Friday, November 30, 2018



I loved this book, no doubt because it’s all about character. I would describe it both as a sweeping love story as well as an immigration saga. The book opens with Ifemelu, who emigrated from Nigeria to the United States. From there, the story tips back to tell of her passionate college relationship with Obinze. A recent reconnection with him makes Ifemelu reflect on her life from then to now.   

I love the quality and quantity of conversations raised by this novel. After a brutal new immigrant experience, Ifemelu found financial stability in a blog about race. She specifically examines all the different variations of experience that find themselves rolled into one label. Nigerian emigrants have a vastly different perspective than African Americans, for example. The book further explores issues of race and perspective through Ifemelu’s relationships: her college sweetheart and fellow Nigerian Obinze, a white American, a black American. Every relationship is distinct and race is undeniably a factor.  

I hesitate to call anything in this book authentic, because I am not qualified to assess that. I am not Nigerian and have never been to Nigeria. However, I will mention that Ifemelu makes several comments that I have also heard, sometimes word for word, from Nigerians I know who now live in the United States.  So I may not have direct experience, but that alone convinced me this book must be a pretty authentic, relatable depiction of life for a Nigerian immigrating to the United States.

AMERICANAH is one of those books that I truly believe is for everyone, even if you’re not convinced. The writing is effortlessly seamless, the characters dynamic and compelling, the relationships all the more enthralling, and the themes highly relevant.

Friday, November 23, 2018



This historical novel follows the Irish royal rebel Elizabeth Fitzgerald, known as Gera, during the period when Henry VIII brought most of her family to destruction. I enjoyed the book, but it did fall a little short of my personal historical fiction standards. 

I found the voice difficult to follow and, thus, distracting. I have read many great historical novels where the dialogue is more modern than period-accurate. This never bothers me (assuming we’re avoiding overt modern slang), because the style keeps the story moving along and makes the flow more natural. I have also read historical novels that aim for something closer to how people talked during the period. However, in the case of THE IRISH PRINCESS the book doesn’t fully commit to either, which produces an awkward blend of old and modern speak.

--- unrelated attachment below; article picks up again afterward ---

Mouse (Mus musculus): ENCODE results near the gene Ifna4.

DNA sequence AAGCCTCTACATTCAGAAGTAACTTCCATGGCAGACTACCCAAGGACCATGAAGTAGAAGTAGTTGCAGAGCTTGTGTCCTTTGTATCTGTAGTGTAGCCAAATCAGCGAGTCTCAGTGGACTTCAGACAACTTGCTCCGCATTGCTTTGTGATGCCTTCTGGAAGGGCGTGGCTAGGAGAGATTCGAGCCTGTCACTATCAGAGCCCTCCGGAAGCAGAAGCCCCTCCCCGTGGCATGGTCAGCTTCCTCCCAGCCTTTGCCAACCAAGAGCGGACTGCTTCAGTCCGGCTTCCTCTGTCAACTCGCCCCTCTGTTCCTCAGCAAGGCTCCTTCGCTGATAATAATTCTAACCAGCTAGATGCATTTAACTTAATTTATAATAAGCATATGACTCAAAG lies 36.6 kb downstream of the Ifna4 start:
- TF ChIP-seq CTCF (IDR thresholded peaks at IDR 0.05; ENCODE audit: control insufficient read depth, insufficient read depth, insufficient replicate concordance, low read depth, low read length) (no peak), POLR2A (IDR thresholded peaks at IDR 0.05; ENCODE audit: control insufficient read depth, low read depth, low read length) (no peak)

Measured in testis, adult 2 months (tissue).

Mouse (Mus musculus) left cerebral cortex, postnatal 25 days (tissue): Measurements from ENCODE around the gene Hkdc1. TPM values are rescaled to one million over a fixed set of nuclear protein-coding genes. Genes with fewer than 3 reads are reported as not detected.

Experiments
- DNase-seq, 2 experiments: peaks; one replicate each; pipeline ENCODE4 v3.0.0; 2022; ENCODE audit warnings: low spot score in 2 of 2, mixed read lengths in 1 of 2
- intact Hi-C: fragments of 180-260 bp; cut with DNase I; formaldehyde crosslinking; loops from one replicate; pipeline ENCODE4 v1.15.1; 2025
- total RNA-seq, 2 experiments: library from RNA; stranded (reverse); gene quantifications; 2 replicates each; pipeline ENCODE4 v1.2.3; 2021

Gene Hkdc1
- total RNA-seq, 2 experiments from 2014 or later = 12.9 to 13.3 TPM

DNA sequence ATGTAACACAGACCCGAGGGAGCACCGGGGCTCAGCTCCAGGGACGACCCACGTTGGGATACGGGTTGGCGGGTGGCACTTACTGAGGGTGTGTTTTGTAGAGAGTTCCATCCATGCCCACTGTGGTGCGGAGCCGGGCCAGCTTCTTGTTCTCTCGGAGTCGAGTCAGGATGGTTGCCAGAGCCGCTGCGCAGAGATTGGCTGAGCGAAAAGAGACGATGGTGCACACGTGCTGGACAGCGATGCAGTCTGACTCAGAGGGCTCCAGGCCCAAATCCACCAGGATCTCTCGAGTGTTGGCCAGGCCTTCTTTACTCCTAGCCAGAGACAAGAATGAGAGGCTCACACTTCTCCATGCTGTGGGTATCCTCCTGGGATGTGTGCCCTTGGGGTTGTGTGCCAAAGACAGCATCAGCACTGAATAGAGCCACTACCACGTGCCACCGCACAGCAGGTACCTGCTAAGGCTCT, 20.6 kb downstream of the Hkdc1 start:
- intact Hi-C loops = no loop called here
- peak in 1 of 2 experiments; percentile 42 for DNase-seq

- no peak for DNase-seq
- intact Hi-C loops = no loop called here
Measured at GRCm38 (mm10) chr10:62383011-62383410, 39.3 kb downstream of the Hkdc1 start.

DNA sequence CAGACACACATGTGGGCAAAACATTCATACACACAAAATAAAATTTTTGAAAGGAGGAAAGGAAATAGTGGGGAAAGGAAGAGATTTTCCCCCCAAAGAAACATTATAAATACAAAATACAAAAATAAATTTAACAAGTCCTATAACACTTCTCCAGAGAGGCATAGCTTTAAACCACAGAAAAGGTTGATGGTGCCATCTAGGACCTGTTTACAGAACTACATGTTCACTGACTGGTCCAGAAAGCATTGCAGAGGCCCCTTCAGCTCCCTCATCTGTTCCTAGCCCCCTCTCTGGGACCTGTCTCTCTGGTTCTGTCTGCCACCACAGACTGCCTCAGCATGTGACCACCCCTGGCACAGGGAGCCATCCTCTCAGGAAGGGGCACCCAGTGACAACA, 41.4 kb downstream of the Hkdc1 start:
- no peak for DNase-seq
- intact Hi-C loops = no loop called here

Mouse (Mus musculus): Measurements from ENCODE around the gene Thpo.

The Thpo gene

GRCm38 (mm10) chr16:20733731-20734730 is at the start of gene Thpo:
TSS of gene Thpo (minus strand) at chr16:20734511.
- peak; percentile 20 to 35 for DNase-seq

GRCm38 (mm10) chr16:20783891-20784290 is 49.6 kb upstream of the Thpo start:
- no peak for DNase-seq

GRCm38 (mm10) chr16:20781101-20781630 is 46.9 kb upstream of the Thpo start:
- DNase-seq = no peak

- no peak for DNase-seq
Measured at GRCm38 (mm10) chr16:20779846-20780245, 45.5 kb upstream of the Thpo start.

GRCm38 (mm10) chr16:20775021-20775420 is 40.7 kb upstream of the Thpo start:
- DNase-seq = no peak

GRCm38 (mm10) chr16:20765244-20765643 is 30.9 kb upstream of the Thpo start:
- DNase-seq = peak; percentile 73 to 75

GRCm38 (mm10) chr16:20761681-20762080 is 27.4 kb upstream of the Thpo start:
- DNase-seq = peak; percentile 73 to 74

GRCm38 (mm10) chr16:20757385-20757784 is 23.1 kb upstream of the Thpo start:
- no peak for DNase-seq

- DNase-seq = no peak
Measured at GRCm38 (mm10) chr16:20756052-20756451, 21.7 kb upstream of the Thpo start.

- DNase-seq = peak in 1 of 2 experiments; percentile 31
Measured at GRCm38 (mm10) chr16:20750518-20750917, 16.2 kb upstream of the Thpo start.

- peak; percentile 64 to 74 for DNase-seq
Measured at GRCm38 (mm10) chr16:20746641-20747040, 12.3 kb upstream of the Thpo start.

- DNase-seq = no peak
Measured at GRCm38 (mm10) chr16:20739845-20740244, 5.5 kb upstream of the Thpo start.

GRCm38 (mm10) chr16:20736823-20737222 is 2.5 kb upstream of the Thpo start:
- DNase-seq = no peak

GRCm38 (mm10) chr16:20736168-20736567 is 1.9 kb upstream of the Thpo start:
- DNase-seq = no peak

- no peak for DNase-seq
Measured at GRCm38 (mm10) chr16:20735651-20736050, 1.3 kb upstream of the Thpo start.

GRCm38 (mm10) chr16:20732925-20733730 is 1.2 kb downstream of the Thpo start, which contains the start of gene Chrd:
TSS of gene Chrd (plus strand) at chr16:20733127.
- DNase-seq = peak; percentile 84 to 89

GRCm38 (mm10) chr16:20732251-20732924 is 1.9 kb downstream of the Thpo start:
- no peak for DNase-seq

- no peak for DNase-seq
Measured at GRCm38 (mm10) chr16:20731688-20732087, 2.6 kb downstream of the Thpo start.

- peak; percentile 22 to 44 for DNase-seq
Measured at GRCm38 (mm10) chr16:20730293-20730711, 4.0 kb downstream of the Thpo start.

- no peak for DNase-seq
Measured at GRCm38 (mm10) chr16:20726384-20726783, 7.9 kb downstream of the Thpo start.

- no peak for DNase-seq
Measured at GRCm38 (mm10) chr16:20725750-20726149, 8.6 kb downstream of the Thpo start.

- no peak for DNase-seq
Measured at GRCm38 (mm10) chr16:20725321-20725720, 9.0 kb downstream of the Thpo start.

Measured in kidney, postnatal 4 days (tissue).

I also didn’t invest in the romance. Historical fiction binds the author to predetermined outcomes regarding relationships, but skilled authors either convince us why two unlikely people fell in love or clarify why unwilling partners found themselves married off against their wishes. Historical fiction also comes with the added challenge that sometimes period romances look, shall we say, less romantic to a modern eye. In this case, the man is much older than the girl. I couldn’t pinpoint the exact age difference from the novel’s description, but looked it up later and confirmed he was 11 years older than her. However, I would have guessed the age gap was double to triple that from how the man is described in the book, which then left me confused, unconvinced, and squeamish about Gera’s intense attraction towards him.

The pacing also felt a little lacking. Gera fixates on revenge, but doesn't take much action. While that may be historically true, the best historical fiction (and fiction in general) makes the events feel driven by the characters. Unfortunately, Gera felt more like a witness to history and you could easily remove her from her own story without changing much. I also didn’t understand the choice of opening scene; it seems misleading, putting focus in the wrong place.

On the other hand, what I loved the most about the book is Gera’s passion. Not romantic. I mean the passion in her spirit. Her passion for her family. For Ireland. For revenge. She’s a driven girl who blooms into a driven woman, which also means she’s ahead of her time unfortunately.